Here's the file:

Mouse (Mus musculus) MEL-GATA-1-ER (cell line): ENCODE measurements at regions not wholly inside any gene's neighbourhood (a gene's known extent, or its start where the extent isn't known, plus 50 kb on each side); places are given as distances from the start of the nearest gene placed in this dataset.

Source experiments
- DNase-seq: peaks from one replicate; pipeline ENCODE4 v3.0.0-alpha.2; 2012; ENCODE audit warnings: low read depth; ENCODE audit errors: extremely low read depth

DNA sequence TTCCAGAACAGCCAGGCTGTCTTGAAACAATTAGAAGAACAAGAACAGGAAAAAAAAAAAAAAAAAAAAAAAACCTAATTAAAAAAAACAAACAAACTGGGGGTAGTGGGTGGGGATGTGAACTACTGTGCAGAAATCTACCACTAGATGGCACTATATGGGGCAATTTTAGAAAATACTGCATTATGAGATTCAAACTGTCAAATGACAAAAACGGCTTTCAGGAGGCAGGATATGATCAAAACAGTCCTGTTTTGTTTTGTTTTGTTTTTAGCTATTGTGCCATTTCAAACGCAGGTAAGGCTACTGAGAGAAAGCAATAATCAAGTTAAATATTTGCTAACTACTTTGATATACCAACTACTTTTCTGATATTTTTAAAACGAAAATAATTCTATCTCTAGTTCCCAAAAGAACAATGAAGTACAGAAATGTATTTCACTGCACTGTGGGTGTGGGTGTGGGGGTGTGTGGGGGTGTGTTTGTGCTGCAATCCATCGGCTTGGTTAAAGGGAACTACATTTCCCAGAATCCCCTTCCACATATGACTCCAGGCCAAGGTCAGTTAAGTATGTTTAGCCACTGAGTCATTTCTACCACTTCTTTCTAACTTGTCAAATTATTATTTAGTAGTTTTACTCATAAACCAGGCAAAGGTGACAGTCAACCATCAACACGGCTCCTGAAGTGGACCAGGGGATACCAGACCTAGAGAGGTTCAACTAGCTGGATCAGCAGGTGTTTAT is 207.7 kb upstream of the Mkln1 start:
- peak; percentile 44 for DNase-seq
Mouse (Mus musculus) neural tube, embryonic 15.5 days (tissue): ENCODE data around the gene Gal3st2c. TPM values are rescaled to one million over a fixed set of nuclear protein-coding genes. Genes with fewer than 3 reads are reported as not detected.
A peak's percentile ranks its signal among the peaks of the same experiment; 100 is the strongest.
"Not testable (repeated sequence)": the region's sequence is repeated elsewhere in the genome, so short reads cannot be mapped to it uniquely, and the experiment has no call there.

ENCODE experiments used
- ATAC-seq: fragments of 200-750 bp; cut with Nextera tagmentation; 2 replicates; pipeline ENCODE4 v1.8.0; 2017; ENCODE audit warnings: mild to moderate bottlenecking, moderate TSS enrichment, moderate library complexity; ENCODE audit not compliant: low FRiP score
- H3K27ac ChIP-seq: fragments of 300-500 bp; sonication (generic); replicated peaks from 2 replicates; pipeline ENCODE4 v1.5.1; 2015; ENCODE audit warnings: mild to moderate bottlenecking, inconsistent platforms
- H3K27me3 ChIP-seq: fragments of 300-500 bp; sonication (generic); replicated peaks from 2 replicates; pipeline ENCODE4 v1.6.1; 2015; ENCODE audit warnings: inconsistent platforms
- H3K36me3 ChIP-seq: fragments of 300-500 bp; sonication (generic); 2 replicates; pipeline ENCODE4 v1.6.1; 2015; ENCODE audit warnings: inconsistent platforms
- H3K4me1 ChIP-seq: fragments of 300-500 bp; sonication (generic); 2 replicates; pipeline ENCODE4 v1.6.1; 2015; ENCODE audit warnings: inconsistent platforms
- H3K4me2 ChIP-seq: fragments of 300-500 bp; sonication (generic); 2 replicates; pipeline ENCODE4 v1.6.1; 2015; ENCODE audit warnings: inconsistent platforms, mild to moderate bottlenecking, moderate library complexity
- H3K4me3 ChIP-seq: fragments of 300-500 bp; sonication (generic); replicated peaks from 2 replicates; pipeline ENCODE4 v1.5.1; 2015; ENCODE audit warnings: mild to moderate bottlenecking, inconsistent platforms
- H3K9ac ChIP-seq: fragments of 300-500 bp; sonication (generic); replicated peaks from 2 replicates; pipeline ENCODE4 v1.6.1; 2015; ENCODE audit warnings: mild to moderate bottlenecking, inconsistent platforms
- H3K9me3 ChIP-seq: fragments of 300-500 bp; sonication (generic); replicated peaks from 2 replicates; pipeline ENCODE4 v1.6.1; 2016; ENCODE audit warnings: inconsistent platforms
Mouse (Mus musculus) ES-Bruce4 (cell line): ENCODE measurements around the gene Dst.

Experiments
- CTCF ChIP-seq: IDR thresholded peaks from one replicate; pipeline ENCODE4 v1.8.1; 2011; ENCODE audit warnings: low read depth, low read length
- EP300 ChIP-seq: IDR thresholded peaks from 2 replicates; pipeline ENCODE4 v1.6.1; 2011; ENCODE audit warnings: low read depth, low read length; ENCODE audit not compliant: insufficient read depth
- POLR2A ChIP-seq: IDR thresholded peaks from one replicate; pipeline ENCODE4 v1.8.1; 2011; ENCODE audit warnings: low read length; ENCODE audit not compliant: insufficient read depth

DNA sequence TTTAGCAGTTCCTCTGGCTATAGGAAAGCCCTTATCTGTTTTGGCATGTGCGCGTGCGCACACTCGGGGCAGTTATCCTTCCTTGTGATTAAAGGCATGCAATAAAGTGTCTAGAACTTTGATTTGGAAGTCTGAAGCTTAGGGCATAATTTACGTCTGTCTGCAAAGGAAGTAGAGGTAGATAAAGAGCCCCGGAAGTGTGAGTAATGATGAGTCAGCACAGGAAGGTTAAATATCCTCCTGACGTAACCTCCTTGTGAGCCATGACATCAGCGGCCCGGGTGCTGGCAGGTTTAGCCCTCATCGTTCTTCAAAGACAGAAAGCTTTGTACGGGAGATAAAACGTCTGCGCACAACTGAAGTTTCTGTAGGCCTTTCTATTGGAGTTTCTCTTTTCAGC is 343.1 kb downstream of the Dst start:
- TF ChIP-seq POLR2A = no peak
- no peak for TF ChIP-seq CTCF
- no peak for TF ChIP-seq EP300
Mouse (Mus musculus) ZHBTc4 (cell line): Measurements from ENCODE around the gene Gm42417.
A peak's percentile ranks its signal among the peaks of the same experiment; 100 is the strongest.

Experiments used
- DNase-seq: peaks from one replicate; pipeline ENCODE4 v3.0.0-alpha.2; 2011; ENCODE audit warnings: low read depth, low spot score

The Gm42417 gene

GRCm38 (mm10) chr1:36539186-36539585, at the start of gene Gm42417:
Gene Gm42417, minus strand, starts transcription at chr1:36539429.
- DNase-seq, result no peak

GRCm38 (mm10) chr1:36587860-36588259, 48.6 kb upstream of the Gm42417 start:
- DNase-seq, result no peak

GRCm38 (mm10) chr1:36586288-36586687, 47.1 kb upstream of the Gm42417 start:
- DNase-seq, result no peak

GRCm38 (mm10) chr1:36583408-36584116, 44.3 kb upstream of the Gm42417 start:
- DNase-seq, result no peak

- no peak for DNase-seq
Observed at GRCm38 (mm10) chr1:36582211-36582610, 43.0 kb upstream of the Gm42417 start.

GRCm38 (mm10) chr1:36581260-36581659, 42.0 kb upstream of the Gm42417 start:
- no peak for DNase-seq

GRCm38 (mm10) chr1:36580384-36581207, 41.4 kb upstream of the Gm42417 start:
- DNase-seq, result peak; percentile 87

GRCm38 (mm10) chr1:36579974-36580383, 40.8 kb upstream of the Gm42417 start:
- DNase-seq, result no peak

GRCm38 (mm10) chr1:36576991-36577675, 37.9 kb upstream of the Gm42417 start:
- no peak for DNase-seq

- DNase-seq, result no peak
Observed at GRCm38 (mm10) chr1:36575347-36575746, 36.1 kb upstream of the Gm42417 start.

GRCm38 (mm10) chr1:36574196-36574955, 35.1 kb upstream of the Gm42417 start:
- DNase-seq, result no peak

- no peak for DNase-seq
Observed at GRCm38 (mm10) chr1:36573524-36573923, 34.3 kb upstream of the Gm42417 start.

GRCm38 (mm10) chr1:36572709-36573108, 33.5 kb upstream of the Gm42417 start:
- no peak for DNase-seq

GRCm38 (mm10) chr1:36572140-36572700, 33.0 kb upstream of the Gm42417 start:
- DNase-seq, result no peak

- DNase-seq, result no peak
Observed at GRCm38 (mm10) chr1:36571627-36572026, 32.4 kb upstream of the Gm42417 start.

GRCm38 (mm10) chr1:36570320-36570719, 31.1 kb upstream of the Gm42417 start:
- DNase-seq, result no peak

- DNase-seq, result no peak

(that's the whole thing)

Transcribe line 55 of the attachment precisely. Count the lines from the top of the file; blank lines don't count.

- DNase-seq, result no peak